By Rachel Curley
“We should consider giving investors much more transparency into how public companies spend their money on politics,” declared Robert Jackson of the Securities and Exchange Commission (SEC) in front of the House Financial Services in September. This was the first time in four years a sitting Commissioner raised this issue in front of Congress.
Before joining the Commission, Jackson joined a bipartisan group of securities law experts in filing a petition for a rulemaking calling on the SEC to require public corporations to disclose their political spending to their shareholders. This petition was prompted by the Supreme Court’s 2010 decision in Citizens United v. FEC, which opened the flood gates for corporations to spend unlimited amounts of money to influence American politics through intermediaries and secret election activity. It was clear to this group of scholars that not only did secret election influence threaten our democracy, but it posed significant risk to shareholders whose money could be used to fund political goals without their knowledge.
Since joining the Commission almost two years ago, Commissioner Jackson has been hamstrung on this critical investor issue because Conservatives in Congress snuck language into the federal Appropriations bill that bars the SEC from finalizing a rule requiring corporations to disclose their political spending. The Appropriations rider, which was added to the bill behind closed doors, has had the intended effect, chilling work at the SEC on the rule and keeping investors and the public is the dark about how corporations are engaging in our political process. While opponents of disclosure will go to great lengths to make sure that corporations are not required to be transparent, a renewed focus by House Democrats to tackle the influence of money in politics and protect investors has given Commissioner Jackson an opening to speak out.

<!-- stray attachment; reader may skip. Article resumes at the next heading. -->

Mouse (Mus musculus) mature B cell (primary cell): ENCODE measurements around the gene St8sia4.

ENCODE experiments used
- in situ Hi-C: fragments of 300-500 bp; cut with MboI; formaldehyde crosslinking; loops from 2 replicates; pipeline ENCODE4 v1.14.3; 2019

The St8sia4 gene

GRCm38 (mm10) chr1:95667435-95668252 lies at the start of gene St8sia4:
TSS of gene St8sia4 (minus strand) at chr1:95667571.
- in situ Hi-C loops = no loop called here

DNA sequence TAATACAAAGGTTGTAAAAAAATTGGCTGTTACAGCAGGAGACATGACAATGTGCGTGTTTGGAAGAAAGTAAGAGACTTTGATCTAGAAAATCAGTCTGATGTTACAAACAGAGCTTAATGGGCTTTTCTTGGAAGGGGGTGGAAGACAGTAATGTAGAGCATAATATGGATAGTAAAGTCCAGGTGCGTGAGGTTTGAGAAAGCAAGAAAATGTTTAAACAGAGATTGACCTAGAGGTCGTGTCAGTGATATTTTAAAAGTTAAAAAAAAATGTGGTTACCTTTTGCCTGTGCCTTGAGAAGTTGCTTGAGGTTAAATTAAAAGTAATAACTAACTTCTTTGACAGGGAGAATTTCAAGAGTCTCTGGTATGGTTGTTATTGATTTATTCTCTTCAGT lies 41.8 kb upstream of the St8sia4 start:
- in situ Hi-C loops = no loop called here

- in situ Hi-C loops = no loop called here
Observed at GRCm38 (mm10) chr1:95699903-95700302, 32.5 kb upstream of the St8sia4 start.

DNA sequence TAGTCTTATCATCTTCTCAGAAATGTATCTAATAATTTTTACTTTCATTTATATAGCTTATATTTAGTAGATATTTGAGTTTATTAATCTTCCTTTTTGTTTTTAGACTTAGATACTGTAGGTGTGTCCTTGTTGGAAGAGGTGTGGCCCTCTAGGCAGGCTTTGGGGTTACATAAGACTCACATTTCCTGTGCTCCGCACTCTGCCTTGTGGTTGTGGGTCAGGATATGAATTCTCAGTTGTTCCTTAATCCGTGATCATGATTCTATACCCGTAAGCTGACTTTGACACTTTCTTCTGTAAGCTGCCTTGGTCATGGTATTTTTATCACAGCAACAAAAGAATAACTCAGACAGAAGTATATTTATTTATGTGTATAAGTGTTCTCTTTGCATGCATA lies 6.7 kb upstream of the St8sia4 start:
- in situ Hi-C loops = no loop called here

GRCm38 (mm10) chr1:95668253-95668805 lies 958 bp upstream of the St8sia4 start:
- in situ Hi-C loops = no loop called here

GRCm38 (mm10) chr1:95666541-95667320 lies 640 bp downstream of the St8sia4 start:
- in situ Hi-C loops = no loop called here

In his majority opinion in Citizens United, Justice Kennedy assumed that with this new paradigm of spending, there would at least be robust disclosure so that shareholders could assess whether the political activity of their companies presented significant risk. This robust disclosure regime did not exist then and it doesn’t exist now. In this increasingly politicized environment, shareholders are exposed to significant reputational risk if the public finds out their company is spending in politics in a way that is antithetical to their company’s values.
For example, in 2018 it was reported in the press that Florida- based grocery chain Publix and its leadership donated at least $670,000 to Gubernatorial candidate Adam Putnam who publicly declared himself a “proud NRA sellout.” Publix’s support of this pro- National Rifle Association candidate caused a public uproar as the revelation came only months after the massacre at Marjorie Stoneman Douglas High School in Parkland, Florida. The students protested the company’s support of Putnam by staging “die- ins” at two stores, which led to the company suspending its political contributions.
As Commissioner Jackson has made clear, this is a critical investor issue. Corporate executives can spend shareholder money in ways that benefit insiders and not the business as a whole. “When it comes to politics, [corporate] insiders’ interests may diverge from those of investors,” Jackson elaborated in his House appearance. “Political spending has consequences that goes beyond the company’s performance- like advancing insiders’ preferred political views- and executives’ decisions may be influenced by those preferences.”
Investors want more information about how their corporations engage in politics. More than 1.2 million comments have come in to the SEC on Jackson’s original rulemaking petition- the most in the agency’s history. It’s time for the SEC to get to work on this critical rulemaking and for Congress to remove the harmful Appropriations rider so that the rule can be finalized.